Newsletter #42: May 2018

Get to know our teachers 11: Donncha Ó Murchú

Donncha Ó Murchú has been teaching in Gaelchultúr since September 2017. When he is not teaching, he can be found playing football, cycling, discussing sport on the radio or studying for the MA in Scríobh agus Cumarsáid na Gaeilge, which he is currently undertaking in UCD. Nuachtlitir Ghaelchultúir spoke to him recently to find out more about him.

Tell us about yourself.

My sister and I were raised through Irish in Mount Merrion, in south County Dublin, and being able to speak the language was a great advantage when we were growing up. My parents both speak Irish fluently, and it was they who sparked such a great interest in Irish culture in us from an early age. Both my mother and my sister are excellent musicians, and even though I play music as well, sport was always my true passion. I've spent my whole life playing hurling for the local club, Kilmacud Crokes. I believe that being active is of real importance, and it helps my mind to relax, especially when I need a break from work!

I was privileged to have been given the chance to attend Coláiste Eoin, an Irish language secondary school in Booterstown. The atmosphere in that school was truly unique, and both sport and music were greatly encouraged, which suited me down to the ground. After spending six years there I made the long, arduous journey across the N11 to UCD, where I was recently awarded a degree in History and Irish. I haven’t left the place yet!

How did you begin teaching Irish to adults?
I had very little teaching experience before I began working with Gaelchultúr. During the final year of my degree I was offered a role as a substitute Irish teacher in a local secondary school in the south of the city. That was my very first taste of teaching. I had Leaving Cert classes that time and even though there was a certain degree of pressure involved to complete the course, I had great fun with the class. They definitely realised that I myself had only recently done the Leaving Cert, so thankfully they were happy to listen to me!

I'm currently an Irish tutor at university. I really enjoy this work as the students are generally a lot more relaxed than secondary school pupils, and one doesn’t need to put as much pressure on them regarding assignments. The course itself also allows for a certain amount of freedom, which is nice.

I first came to Gaelchultúr when I was in my third year at university. I used to come in once a week to offer technical support when the online classes were taking place and after that I was lucky to have been given the opportunity to teach a class of my own. I had never taught an adult class before and I must say that I thoroughly enjoyed it. We do a huge amount of work in the class, but there's also an awful lot of fun. I've received nothing but great encouragement ever since I started working here, and I find myself constantly looking forward to the discussion and debate in the next class each week!

What do you get up to when you’re not teaching Irish classes?
I’m doing a postgraduate course at the moment in UCD: MA Scríobh agus Cumarsáid na Gaeilge. The course is mainly focussed on journalism and on translation, however students have the option to choose between many different modules in order to find ones they might enjoy. I have a particular interest in journalism and I enjoy writing and publishing opinion pieces now and again. I believe the masters is steering me in the right direction, as I seek to pursue a career in journalism in the future.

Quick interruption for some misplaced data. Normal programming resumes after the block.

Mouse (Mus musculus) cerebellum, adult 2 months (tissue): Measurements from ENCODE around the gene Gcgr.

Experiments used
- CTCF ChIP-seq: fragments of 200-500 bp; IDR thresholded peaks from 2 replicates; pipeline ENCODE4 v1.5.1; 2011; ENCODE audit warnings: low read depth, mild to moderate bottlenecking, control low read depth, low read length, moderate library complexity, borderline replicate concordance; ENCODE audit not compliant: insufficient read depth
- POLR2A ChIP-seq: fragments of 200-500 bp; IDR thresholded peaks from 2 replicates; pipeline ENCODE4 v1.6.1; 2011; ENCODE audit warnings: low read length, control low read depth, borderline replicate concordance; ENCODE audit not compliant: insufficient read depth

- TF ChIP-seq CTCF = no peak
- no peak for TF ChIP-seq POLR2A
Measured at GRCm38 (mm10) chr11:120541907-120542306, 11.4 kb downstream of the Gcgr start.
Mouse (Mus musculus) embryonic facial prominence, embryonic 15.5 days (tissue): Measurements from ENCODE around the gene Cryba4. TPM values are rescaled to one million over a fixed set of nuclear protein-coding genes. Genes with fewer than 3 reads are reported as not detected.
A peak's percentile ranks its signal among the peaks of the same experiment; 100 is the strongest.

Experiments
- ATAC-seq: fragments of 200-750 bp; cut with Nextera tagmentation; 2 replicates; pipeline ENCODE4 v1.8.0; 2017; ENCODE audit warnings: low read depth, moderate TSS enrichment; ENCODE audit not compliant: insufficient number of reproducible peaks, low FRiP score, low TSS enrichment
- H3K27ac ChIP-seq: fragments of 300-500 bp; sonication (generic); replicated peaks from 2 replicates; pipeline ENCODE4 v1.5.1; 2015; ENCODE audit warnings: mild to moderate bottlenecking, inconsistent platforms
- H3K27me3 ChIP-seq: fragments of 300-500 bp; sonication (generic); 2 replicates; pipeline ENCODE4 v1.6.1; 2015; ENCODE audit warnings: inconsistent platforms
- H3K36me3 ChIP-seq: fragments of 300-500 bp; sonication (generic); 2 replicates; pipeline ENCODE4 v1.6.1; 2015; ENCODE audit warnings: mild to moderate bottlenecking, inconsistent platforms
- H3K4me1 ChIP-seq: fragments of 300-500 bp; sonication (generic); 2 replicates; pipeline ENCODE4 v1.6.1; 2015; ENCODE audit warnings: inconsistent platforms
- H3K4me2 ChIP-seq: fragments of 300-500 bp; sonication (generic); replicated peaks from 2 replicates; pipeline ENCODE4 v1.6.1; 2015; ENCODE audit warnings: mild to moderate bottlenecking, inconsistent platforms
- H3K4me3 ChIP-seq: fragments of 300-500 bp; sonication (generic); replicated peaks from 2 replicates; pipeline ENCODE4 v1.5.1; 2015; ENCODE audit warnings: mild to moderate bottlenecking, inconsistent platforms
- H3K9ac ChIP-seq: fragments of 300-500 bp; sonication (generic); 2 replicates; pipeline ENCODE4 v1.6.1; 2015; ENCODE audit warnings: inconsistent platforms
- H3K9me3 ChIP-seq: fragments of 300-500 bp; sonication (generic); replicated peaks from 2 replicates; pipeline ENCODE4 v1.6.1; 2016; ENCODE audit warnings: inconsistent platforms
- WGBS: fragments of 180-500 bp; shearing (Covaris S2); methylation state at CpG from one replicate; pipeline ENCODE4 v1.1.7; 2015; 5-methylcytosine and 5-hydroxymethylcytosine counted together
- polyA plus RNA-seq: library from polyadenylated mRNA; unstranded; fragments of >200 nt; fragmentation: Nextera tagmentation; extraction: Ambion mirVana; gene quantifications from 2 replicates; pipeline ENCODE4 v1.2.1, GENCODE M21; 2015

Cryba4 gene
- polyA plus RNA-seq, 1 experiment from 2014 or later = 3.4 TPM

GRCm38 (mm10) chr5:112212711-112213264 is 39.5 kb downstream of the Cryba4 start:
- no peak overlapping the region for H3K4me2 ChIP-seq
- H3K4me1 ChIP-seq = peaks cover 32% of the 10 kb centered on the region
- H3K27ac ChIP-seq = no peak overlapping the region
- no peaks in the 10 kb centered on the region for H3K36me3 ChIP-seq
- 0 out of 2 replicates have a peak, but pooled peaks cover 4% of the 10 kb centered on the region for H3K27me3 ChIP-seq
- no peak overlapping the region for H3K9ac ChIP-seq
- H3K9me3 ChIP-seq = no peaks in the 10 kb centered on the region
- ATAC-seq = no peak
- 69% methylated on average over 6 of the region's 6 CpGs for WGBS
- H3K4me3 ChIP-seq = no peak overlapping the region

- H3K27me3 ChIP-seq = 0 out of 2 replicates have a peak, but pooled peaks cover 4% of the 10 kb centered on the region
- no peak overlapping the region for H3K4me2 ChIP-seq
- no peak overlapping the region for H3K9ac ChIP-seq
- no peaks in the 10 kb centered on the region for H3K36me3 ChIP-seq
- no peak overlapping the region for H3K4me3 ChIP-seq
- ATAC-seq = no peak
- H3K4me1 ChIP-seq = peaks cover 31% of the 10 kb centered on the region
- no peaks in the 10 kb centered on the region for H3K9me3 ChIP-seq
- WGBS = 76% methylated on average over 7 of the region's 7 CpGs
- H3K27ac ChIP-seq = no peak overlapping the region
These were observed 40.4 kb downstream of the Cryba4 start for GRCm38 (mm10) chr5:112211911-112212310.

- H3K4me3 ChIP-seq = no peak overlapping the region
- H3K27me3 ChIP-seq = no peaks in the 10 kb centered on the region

I really enjoy radio as well, and I give sports reports every so often on Newstalk, on Raidió na Life and on Raidió na Gaeltachta. I get a great buzz from the radio, especially when there’s a group of people all taking part in a conversation or debate on air. I get great energy from it.

What do you do in your spare time?
My father is a great cyclist, and a very devoted one at that. He was the one who got me into cycling a few years ago and I’m still very taken with it. I sometimes go out at dawn at the weekend and head for the Wicklow mountains if the weather is good. The bad weather doesn't stop my father from heading out, and he’d often be seen heading for the hills in the pouring rain in the dead of winter, whereas I’m probably more of a fair-weather cyclist!

My friends and I are always eager to try out new sports in our spare time as well. We started playing tennis recently and can’t get enough of it! When I’m not too busy during the summer I go swimming in the sea, which gives me a new boost of energy for the week ahead.

What are your plans for the coming months?
I'll be going on holidays to California for two weeks in June, but apart from that, I have a busy summer of work ahead of me. I'm in the middle of a thesis at the moment, due to be completed in August, which discusses voluntary broadcasting media in Irish and in Gàidhlig. I intend to visit Scotland during the summer at some point to do some research and to do a few interviews with friends of mine who are Gàidhlig speakers. It will certainly be a challenging project, however I'm lucky that I have had many opportunities to familiarise myself with Gàidhlig culture in Scotland, and that I have many Scottish friends willing to help me with my research.

In August of this year, I'll be going to America on the Fulbright scholarship programme. I'll be spending the year in the University of Montana. Having spoken to people who have had this opportunity before, I realise that it's a very valuable experience, and something I feel is necessary for my own personal development before I begin to work. I understand the Irish have great links to Montana and that there's a vibrant Irish community there, and I look forward to promoting the Irish language in the university.